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A hotter, drier Middle East climate could threaten stability

- July 3, 2014

Syrian refugees collect water at the Zaatari refugee camp in the Jordanian city of Mafraq, near the border with Syria, last month. (Muhammad Hamed/Reuters)
In the United States, the question of whether the Earth’s climate is changing continues to be hotly debated in mainstream and popular media. However, a growing body of scientific research demonstrates that certain areas of the globe are experiencing significantly lower levels of precipitation, higher temperatures and more frequent droughts than in centuries past. One of these regions is the Middle East. According to a recent study by scientists from the National Oceanic and Atmospheric Administration (NOAA) the Mediterranean basin has been experiencing significantly drier conditions since the 1970s. Moreover, current climatological research predicts that the Levant region of the Middle East will be one of the areas most negatively affected by rising air temperatures and shifting precipitation patterns during the 21st century.
What implications does a drier and hotter Middle East hold for politics in the region? Does climate change have the potential to transform political dynamics in this geo-strategic area of the world? To find answers to these questions, I have spent the past several years exploring the political implications of increasing water scarcity in the Middle East and have recently published a set of preliminary findings in the journal Middle East Policy. In short, Arab countries face three key challenges in a world of more volatile precipitation events and higher temperatures: enforcing the sustainable use of groundwater, satisfying growing urban demand for water and an increased potential for social and political instability.
Arab governments have manipulated water resources for political ends since the achievement of independence. For example, Jordan’s government actively promoted rural development during the 1950s and 1960s to secure political loyalty and support from rural residents, particularly tribal leaders. A key part of this strategy was providing subsidized diesel fuel to power pumps extracting water from wells. Low energy costs, along with official efforts to promote local demand for domestically grown crops, led Jordanian farmers to maximize crop yields by pumping huge amounts of water from the ground. By the 1980s, growing demand for and dwindling supplies of water led the Jordanian government to impose rationing on urban residents, limiting the delivery of water to one or two days a week. Despite these efforts to promote conservation, the extraction of groundwater for both agricultural and municipal use continued to grow. In 2010, the average rate of abstraction from renewable aquifers was 155 percent of the natural recharge rate.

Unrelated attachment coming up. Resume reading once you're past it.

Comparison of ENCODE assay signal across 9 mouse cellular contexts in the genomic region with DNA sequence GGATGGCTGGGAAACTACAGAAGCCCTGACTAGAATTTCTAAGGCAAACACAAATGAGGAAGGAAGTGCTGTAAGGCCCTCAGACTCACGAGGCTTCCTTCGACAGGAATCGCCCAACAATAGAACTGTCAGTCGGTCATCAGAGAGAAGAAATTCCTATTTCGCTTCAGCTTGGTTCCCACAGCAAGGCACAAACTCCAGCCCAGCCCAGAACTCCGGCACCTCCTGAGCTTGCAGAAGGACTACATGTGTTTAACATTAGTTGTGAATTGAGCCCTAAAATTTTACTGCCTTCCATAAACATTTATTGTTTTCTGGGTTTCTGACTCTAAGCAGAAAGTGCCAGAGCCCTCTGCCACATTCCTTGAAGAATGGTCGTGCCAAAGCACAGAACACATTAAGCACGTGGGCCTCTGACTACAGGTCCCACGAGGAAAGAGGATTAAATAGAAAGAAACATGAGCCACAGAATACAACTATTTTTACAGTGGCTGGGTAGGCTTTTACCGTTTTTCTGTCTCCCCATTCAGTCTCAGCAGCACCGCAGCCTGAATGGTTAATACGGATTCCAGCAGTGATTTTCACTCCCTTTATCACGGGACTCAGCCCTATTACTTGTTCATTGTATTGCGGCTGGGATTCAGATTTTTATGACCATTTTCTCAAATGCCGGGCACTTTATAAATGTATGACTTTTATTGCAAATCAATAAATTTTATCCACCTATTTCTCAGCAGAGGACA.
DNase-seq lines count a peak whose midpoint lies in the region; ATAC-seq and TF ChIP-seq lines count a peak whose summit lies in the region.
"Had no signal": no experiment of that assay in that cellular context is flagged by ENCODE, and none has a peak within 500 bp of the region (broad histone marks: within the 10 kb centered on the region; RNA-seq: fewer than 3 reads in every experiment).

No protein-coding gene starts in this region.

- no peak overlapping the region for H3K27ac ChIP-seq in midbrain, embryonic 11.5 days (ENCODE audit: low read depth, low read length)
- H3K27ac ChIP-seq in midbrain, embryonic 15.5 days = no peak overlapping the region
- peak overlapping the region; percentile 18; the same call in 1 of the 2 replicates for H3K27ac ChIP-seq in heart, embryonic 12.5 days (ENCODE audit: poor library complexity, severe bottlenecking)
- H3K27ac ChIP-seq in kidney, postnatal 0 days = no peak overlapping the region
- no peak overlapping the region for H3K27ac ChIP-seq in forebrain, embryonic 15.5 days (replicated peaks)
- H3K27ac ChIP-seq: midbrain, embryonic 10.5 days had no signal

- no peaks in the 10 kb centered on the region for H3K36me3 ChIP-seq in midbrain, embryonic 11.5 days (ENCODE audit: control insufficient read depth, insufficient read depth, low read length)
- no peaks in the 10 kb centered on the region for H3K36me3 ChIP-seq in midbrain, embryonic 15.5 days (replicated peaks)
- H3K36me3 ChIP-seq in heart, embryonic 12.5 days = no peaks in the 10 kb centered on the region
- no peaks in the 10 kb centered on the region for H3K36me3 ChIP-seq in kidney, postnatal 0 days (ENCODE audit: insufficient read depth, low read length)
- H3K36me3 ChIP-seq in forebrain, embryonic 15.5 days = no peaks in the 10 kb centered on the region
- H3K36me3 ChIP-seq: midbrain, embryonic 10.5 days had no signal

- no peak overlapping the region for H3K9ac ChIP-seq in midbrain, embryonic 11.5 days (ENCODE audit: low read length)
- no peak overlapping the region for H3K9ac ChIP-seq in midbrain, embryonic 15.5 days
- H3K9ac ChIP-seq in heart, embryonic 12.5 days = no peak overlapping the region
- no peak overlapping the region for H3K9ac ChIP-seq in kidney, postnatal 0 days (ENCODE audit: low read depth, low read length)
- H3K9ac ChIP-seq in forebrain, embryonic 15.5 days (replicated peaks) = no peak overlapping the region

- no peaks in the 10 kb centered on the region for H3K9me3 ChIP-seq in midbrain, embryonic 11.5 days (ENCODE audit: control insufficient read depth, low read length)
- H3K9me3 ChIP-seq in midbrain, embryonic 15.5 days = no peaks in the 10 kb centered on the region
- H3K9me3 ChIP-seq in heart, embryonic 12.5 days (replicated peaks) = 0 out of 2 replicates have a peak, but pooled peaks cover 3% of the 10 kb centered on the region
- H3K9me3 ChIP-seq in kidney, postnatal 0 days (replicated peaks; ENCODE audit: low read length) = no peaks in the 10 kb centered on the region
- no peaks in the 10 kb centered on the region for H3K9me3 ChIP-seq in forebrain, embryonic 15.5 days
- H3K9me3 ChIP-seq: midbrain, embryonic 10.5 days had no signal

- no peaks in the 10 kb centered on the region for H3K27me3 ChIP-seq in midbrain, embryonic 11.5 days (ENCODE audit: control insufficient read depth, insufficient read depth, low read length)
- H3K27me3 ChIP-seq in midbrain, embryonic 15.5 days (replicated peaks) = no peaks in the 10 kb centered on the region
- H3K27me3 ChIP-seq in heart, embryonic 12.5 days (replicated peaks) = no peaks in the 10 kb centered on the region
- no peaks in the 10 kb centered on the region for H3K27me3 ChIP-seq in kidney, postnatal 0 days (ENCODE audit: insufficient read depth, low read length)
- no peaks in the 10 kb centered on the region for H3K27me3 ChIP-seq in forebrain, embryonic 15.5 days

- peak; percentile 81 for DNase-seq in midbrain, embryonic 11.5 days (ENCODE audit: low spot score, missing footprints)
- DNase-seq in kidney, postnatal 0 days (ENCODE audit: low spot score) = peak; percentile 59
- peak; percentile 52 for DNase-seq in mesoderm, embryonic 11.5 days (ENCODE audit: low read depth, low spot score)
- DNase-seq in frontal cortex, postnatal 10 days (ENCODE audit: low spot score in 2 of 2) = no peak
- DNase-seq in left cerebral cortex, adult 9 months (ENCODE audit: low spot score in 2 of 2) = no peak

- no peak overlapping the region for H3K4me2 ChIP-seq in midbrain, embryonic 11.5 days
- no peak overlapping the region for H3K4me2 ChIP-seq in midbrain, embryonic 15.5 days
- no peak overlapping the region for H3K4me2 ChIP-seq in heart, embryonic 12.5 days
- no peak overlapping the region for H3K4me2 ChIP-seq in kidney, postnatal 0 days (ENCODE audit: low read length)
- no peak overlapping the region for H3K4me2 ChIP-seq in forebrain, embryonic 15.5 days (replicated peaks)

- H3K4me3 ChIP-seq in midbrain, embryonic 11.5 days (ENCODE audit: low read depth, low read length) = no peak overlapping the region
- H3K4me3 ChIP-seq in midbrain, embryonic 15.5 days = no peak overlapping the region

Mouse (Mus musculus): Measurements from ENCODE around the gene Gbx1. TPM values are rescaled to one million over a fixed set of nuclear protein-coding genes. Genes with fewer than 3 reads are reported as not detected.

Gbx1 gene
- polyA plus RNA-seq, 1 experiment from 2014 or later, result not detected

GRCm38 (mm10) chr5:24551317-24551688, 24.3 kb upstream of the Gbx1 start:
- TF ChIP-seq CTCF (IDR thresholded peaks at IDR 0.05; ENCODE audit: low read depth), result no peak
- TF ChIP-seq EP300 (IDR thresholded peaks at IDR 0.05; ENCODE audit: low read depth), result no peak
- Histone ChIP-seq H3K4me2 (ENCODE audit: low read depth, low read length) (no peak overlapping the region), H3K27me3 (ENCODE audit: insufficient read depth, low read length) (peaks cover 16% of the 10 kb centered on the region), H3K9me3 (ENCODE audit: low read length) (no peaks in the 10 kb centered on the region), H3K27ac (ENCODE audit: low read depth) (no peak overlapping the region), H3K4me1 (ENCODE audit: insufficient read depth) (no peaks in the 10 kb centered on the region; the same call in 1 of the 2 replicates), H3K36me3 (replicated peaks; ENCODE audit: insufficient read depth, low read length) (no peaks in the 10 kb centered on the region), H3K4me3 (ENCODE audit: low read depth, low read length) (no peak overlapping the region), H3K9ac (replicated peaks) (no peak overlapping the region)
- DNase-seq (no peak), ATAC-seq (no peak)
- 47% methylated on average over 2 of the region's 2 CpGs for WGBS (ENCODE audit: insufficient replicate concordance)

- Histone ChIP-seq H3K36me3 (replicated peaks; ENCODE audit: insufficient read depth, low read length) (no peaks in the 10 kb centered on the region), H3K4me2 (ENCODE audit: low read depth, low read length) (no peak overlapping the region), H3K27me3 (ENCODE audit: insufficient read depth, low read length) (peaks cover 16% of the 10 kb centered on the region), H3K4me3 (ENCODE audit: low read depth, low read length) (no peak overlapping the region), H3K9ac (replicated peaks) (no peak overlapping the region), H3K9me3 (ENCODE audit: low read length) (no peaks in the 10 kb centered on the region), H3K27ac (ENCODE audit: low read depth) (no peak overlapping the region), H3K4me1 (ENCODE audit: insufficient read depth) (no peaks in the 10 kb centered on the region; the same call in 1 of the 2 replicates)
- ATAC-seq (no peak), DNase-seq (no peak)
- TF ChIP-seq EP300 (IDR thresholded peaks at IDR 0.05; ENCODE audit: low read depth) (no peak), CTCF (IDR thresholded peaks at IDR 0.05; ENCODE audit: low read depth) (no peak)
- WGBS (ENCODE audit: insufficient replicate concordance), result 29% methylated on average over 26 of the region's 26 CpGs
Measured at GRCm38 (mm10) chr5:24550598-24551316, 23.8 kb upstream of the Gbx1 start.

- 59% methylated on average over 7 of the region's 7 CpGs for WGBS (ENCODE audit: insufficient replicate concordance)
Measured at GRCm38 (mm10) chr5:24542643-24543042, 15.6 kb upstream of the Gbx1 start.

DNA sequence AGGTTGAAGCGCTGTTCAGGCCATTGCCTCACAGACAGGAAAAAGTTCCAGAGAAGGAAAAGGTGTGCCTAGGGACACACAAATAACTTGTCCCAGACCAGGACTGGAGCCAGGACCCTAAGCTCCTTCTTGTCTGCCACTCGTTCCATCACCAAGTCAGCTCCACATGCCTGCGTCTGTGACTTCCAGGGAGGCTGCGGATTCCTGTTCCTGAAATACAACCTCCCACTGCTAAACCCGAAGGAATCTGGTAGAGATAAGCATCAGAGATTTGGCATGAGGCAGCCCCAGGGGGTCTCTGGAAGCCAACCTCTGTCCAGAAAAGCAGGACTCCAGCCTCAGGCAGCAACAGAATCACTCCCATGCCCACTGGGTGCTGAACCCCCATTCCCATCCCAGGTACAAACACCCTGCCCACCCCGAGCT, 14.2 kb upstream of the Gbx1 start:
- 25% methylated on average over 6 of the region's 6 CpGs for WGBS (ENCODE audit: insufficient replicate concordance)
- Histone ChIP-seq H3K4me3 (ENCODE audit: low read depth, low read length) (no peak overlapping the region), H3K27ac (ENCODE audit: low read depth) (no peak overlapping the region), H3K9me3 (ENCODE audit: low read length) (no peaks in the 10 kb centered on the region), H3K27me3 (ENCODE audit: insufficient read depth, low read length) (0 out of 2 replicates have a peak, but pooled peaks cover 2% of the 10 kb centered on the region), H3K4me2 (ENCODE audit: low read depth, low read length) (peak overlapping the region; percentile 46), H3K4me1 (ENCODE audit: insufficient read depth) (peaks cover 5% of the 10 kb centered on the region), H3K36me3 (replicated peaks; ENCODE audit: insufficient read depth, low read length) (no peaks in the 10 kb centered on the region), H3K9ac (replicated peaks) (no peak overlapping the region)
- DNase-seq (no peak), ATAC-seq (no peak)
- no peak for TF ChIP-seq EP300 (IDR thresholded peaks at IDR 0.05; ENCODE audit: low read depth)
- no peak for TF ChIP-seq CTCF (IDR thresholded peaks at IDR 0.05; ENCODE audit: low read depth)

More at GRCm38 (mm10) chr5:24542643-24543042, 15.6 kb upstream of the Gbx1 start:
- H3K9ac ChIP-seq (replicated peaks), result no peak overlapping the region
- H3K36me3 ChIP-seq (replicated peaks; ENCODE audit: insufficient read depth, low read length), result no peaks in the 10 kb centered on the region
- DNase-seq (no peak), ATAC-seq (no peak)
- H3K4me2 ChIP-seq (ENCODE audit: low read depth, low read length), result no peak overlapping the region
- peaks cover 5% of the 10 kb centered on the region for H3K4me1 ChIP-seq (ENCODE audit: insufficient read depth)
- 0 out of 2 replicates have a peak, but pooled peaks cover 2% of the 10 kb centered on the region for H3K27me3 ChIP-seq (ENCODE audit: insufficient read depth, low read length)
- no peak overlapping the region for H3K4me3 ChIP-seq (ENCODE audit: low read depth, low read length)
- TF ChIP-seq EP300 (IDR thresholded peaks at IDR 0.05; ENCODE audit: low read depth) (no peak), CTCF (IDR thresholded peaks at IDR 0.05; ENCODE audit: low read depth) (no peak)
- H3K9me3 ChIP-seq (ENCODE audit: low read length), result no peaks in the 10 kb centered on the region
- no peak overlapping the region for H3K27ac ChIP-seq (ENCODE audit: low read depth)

One dramatic effect of groundwater over-abstraction was the destruction of the Azraq wetlands in eastern Jordan. The wetlands had served as an oasis for humans and animals for centuries before the unsustainable extraction of groundwater caused the springs feeding the wetlands to dry up in the early 1990s. Today the wetlands are only 0.04 percent of their original size, and groundwater from the Azraq aquifer continues to be pumped to satisfy the needs of Jordan’s northern cities. One relatively positive development for the wetlands —and for Jordan’s water security in general — is the recent completion of the Disi Water Conveyance Project. This project is provides nearly 100 million cubic meters of fossil groundwater annually to the capital. Amman, and this has lessened the need to pump water from Azraq to Amman for municipal use. However, the Disi project is not without its own challenges as the water from Disi is naturally radioactive and must be mixed with other sources of freshwater to make it safe for consumption. In addition, the cost of pumping the Disi water to Amman – about 400 miles away – has greatly increased the budget deficit of the Water Authority of Jordan and is putting pressure on the government to raise water prices for consumers.